When the boxes were opened I found they were chiefly full of books and papers and parchment, I mean books of accounts and writings, and such things as were in themselves of no moment to me, because I understood them not; but I perceived he took them all out and spread them about him upon the table and chairs, and began to be very busy with them. So I withdrew and left him, and he was indeed so busy among them that he never missed me till I had been gone a good while; but when he had gone through all his papers and come to open a little box, he called for me again. “Now,” says he, and called me his countess, “I am ready to answer your first question; if you will sit down till I have opened this box, we will see how it stands.”

So we opened the box. There was in it indeed what I did not expect, for I thought he had sunk his estate rather than raised it; but he produced me in goldsmith’s bills, and stock in the English East India Company, about £16,000 sterling; then he gave into my hands nine assignments upon the Bank of Lyons in France, and two upon the rents of the Town House in Paris, amounting in the whole to 5,800 crowns per annum, or annual rent as ’tis called there; and lastly, the sum of 30,000 rix-dollars in the Bank of Amsterdam, besides some jewels and gold in the box to the value of about £1,500 or £1,600, among which was a very good necklace of pearl of about £200 value; and that he pulled out and tied about my neck, telling me that should not be reckoned into the account.

I was equally pleased and surprised, and it was with an inexpressible joy that I saw him so rich. “You might well tell me,” said I, “that you were able to make me countess and maintain me as such.” In short, he was immensely rich, for besides all this he showed me, which was the reason of his being so busy among the books—I say he showed me several adventures he had abroad in the business of his merchandise; as particularly an eighth share in an East India ship then abroad, an account-current with a merchant at Cadiz in Spain, about £3,000 lent upon bottomry upon ships gone to the Indies, and a large cargo of goods in a merchant’s hands for sale at Lisbon in Portugal; so that in his books there was about £12,000 more, all which put together made about £27,000 sterling, and £1,320 a year.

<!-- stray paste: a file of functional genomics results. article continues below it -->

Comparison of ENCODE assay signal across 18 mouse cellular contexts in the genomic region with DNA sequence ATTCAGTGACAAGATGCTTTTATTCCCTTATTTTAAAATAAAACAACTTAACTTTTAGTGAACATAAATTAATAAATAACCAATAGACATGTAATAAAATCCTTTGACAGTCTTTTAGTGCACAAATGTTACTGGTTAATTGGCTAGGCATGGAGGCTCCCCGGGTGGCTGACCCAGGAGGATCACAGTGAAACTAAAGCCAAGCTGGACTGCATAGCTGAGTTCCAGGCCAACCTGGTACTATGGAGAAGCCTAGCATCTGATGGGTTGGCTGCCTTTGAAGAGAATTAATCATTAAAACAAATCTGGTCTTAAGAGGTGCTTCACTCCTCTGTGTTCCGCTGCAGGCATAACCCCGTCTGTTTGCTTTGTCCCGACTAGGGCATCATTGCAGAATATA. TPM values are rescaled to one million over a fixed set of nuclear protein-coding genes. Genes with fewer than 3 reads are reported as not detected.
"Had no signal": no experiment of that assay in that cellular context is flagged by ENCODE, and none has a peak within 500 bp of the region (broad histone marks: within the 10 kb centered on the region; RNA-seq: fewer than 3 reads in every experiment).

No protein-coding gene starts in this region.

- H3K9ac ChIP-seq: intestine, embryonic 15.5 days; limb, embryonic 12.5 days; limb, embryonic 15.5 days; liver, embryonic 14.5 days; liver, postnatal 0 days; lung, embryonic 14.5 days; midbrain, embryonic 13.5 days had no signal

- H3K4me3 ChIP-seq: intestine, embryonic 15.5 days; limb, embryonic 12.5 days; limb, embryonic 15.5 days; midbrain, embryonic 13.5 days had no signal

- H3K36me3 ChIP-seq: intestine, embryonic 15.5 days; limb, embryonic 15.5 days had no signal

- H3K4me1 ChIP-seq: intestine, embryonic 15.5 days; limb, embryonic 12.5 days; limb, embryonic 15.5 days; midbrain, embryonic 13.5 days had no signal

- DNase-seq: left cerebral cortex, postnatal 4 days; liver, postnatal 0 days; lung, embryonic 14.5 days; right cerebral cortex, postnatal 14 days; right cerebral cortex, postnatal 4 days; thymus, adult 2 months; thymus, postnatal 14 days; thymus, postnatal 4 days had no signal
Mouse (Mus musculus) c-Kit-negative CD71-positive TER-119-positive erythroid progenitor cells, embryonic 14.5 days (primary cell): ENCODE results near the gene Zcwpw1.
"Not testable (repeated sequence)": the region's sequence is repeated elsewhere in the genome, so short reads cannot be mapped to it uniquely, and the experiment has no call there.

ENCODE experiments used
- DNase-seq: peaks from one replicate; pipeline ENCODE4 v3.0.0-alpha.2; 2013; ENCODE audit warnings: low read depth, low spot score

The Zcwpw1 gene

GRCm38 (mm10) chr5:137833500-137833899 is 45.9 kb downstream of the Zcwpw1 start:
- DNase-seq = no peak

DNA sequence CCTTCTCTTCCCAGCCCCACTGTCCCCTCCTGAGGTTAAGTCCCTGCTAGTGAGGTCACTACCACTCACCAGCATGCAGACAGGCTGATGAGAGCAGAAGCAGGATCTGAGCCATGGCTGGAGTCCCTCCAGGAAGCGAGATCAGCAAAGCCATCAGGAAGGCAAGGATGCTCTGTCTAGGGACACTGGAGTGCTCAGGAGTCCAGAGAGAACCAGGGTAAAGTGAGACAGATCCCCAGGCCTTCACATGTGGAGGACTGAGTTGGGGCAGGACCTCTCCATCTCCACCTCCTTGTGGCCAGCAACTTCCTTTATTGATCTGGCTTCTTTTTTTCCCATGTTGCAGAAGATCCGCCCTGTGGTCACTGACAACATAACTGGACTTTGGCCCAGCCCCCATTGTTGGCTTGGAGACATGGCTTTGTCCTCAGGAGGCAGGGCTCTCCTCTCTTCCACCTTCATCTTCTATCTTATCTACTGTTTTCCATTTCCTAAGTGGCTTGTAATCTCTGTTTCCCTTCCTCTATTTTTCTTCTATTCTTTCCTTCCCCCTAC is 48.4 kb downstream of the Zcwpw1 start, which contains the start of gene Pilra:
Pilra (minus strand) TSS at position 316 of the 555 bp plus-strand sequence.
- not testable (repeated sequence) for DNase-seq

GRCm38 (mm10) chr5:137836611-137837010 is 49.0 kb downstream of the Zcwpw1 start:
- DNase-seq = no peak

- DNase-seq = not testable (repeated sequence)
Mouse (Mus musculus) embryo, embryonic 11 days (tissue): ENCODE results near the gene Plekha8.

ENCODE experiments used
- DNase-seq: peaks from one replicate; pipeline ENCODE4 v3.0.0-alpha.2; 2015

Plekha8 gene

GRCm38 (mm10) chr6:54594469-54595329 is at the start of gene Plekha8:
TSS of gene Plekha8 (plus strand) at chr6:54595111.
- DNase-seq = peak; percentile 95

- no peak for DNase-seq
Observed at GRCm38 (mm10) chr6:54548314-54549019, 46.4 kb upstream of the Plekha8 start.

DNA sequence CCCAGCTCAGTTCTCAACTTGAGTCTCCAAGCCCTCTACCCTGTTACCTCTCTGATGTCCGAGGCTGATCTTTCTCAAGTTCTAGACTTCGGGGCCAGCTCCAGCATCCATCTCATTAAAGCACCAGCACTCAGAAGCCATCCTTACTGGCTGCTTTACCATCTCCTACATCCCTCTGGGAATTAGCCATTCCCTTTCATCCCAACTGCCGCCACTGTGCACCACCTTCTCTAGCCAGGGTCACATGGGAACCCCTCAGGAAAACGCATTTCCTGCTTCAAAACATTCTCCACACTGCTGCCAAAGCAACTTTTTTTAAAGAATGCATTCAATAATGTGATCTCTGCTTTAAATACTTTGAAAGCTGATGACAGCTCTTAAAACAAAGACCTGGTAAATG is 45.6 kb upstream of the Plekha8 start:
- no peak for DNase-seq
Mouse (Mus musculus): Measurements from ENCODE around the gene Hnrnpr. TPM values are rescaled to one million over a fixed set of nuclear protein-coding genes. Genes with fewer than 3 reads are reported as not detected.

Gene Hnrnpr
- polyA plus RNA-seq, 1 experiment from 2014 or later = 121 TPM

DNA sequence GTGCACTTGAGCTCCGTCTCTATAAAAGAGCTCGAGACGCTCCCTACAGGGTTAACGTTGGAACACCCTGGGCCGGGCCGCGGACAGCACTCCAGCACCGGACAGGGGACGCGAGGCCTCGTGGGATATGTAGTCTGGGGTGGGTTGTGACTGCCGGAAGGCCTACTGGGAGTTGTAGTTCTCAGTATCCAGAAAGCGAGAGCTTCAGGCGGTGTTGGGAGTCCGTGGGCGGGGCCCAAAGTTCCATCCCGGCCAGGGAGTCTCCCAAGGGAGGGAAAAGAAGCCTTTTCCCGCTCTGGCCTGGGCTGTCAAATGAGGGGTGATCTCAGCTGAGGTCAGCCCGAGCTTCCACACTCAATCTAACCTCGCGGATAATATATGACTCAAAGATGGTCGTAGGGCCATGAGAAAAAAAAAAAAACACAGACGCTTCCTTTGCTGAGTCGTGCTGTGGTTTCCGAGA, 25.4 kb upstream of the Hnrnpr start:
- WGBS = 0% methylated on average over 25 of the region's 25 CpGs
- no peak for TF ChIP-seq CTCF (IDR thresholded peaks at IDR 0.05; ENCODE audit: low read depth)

I stood amazed at this account, as well I might, and said nothing to him for a good while, and the rather because I saw him still busy looking over his books. After a while, as I was going to express my wonder, “Hold, my dear,” says he, “this is not all neither.” Then he pulled me out some old seals and small parchment rolls, which I did not understand, but he told me they were a right of reversion which he had to a paternal estate in his family, and a mortgage of 14,000 rix-dollars, which he had upon it, in the hands of the present possessor, so that was about £3,000 more.

“But now hold again,” says he, “for I must pay my debts out of all this, and they are very great, I assure you.” And the first, he said, was a black article of 8,000 pistoles, which he had a lawsuit about at Paris, but had it awarded against him, which was the loss he had told me of, and which made him leave Paris in disgust; that in other accounts he owed about £5,300 sterling, but after all this, upon the whole, he had still £17,000 clear stock in money, and £1,320 a year in rent.

After some pause it came to my turn to speak. “Well,” says I, “’tis very hard a gentleman with such a fortune as this should come over to England and marry a wife with nothing; it shall never,” says I, “be said but what I have I’ll bring into the public stock “; so I began to produce.

First, I pulled out the mortgage which good Sir Robert had procured for me, the annual rent £700 per annum, the principal money £14,000.

Secondly, I pulled out another mortgage upon land, procured by the same faithful friend, which at three times had advanced £12,000.

Thirdly, I pulled him out a parcel of little securities, procured by several hands, by fee-farm rents and such petty mortgages as those times awarded, amounting to £10,800 principal money, and paying £636 a year; so that in the whole there was £2,056 a year ready money constantly coming in.

When I had shown him all these, I laid them upon the table and bade him take them, that he might be able to give me an answer to the second question, viz. what fortune he had with his wife? and laughed a little at it.